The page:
I’m a bit reluctant to write more today about the historic New York IPO for e-commerce giant Alibaba (NYSE: BABA), whose extremely strong trading debut surprised even me. But I would be somewhat remiss if I didn’t at least mention the final phase of this massive offering, which has made Alibaba the world’s second largest Internet company behind only Google (Nasdaq: GOOG). At the same time, another far more low profile trading debut in Hong Kong for auto rental specialist CAR Inc (HKEx: 699) has also done quite well, extending a nearly yearlong window for overseas listings by Chinese firms.
I expected Chinese companies to do well this year with new overseas listings, as the sector emerged from a 2 year downturn sparked by a series of accounting scandals dating back to 2011. But I never expected the surge in sentiment, which began last fall, to last this long. All that said, I do believe that Alibaba’s blockbuster offering is probably the main factor that’s helped to extend the strong sentiment for so long, and that investor enthusiasm will finally start to fade and the current IPO window will probably close by the end of this year.
At this point it’s mostly redundant to recount the details of Alibaba’s trading debut, which saw its American Depositary Shares (ADSs) surge to end their first day at $93.89, up 38 percent from their elevated IPO price of $68. (Chinese article) That jump gave Alibaba a market value of more than $230 billion, well beyond the $150 billion for China’s previous most valuable Internet company Tencent (HKEx: 700). By comparison, Google now has a market value of about $400 billion, while Amazon (Nasdaq: AMZN) and Facebook (Nasdaq: FB) are valued at about $150 billion and $200 billion, respectively.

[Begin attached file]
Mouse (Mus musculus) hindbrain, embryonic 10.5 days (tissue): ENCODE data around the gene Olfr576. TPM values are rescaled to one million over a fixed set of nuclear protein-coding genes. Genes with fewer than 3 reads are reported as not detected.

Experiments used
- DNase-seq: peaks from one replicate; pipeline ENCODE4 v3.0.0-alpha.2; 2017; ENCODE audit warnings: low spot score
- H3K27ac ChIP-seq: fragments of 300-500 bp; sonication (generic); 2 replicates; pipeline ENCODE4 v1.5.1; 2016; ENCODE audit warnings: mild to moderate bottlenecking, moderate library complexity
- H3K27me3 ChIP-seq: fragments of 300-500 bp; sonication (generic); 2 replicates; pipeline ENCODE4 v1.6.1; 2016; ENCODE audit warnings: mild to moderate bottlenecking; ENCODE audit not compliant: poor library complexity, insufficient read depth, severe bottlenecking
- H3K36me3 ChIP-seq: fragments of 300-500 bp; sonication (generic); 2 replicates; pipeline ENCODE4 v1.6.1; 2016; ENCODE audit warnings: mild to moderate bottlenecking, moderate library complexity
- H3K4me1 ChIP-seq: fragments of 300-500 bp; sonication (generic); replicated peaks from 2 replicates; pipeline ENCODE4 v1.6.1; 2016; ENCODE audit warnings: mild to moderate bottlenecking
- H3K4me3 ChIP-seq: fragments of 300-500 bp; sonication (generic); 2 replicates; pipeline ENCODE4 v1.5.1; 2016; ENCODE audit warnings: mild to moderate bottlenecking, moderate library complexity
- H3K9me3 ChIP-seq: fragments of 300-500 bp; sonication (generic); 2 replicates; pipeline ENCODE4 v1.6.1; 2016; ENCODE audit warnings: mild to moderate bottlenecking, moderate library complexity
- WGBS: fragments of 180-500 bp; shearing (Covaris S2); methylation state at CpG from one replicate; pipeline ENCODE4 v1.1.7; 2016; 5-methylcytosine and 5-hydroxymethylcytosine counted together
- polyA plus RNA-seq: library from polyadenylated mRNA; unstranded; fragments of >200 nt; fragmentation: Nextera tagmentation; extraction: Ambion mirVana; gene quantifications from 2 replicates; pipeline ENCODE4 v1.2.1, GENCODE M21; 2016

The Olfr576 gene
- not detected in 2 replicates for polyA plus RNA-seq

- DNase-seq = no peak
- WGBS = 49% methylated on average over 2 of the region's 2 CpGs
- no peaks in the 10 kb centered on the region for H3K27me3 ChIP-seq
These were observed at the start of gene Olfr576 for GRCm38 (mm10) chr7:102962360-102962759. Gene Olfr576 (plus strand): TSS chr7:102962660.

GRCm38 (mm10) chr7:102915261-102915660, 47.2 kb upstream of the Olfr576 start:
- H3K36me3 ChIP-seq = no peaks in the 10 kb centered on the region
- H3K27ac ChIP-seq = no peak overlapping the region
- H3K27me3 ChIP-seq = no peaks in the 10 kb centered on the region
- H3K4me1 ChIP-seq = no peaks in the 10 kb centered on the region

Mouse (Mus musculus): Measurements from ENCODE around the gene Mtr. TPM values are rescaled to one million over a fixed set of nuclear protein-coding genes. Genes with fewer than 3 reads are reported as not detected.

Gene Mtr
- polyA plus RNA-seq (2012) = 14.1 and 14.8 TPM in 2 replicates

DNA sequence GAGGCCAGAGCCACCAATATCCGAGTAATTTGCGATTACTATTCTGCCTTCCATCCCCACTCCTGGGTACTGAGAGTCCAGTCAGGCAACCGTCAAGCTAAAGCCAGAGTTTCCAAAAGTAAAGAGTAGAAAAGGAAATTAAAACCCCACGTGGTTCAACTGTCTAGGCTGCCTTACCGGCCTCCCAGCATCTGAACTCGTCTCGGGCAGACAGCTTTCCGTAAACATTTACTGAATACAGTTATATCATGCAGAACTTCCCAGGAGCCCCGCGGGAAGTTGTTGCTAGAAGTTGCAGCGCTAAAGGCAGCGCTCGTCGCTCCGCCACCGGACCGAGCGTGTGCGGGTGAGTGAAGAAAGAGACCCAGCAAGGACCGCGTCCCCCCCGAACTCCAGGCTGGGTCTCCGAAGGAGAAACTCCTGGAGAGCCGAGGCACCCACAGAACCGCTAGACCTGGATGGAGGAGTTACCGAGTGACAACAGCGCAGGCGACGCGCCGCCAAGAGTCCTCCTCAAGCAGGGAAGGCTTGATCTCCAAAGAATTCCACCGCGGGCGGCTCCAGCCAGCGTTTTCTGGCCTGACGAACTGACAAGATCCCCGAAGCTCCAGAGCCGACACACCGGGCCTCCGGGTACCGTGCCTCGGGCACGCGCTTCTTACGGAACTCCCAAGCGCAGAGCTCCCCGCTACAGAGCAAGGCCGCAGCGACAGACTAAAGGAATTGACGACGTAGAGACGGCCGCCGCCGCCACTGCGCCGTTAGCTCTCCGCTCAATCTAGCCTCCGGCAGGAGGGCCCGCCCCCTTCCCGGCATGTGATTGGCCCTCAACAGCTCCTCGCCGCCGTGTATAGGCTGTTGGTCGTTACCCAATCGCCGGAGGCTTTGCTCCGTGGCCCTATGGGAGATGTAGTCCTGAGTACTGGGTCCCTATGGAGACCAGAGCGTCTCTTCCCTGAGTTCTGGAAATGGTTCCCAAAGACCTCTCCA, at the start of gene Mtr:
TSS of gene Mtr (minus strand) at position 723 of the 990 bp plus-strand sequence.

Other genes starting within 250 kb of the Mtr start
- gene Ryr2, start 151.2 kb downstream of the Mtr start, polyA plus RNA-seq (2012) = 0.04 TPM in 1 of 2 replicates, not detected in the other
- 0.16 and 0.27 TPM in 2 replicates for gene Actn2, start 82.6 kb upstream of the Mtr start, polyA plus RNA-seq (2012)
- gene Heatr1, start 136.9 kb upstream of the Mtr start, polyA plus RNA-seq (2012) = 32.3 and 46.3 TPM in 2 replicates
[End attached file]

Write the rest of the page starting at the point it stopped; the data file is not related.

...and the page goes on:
I won’t waste too much more space writing about the actual offering, though congratulations are certainly in order for Alibaba’s charismatic founder Jack Ma for making his IPO such a success. As I’ve said before, I do think that Alibaba will have a difficult time maintaining its momentum for too long and investors will quickly begin to question the stock’s current meteoric valuation. Accordingly, I would expect the shares to perhaps maintain their current levels for the next month or maybe even two, but then to slowly come down to levels valuing it more closely with Tencent.
Next let’s look at CAR, formerly known as China Auto Rental, whose Hong Kong listing was overshadowed by Alibaba’s but was also quite a success. The auto rental specialist, whose investors include US giant Hertz (NYSE: HTZ) and Warburg Pincus, saw its shares jump 29 percent in their Friday trading debut in Hong Kong, rising from their IPO price of HK$8.50 to end their first trading day at HK$10.96. (English article; Chinese article)
This particular IPO has quite a history, dating back more than 2 years when it tried to make a offering in New York originally set to raise up to $300 million. But it ultimately scrapped the plan due to a frigid climate for Chinese offerings at that time. This time the company actually boosted its target and ultimately raised $467 million after pricing the deal at the top of its range. Investors were inevitably attracted by the company’s market leading position, as well as strong growth potential that is expected to see China’s auto rental market expand by an average of 27 percent annually over the next 5 years.
In this case CAR’s strong debut looks at least partly tied to the big success of Alibaba, as investors scrambled to purchase anything with the “IPO” and “Made in China” labels. That’s not to say that CAR isn’t a good long-term investment, as the market is clearly set for growth. But in the near near- to mid-term, I do expect we’ll see a pullback in CAR’s shares to levels at or perhaps slightly below their IPO price within the next year.
Bottom line: Alibaba shares may post modest gains for the next 1-2 months, but then will start to pull back, while China Auto shares are likely to move steadily down following their strong trading debut.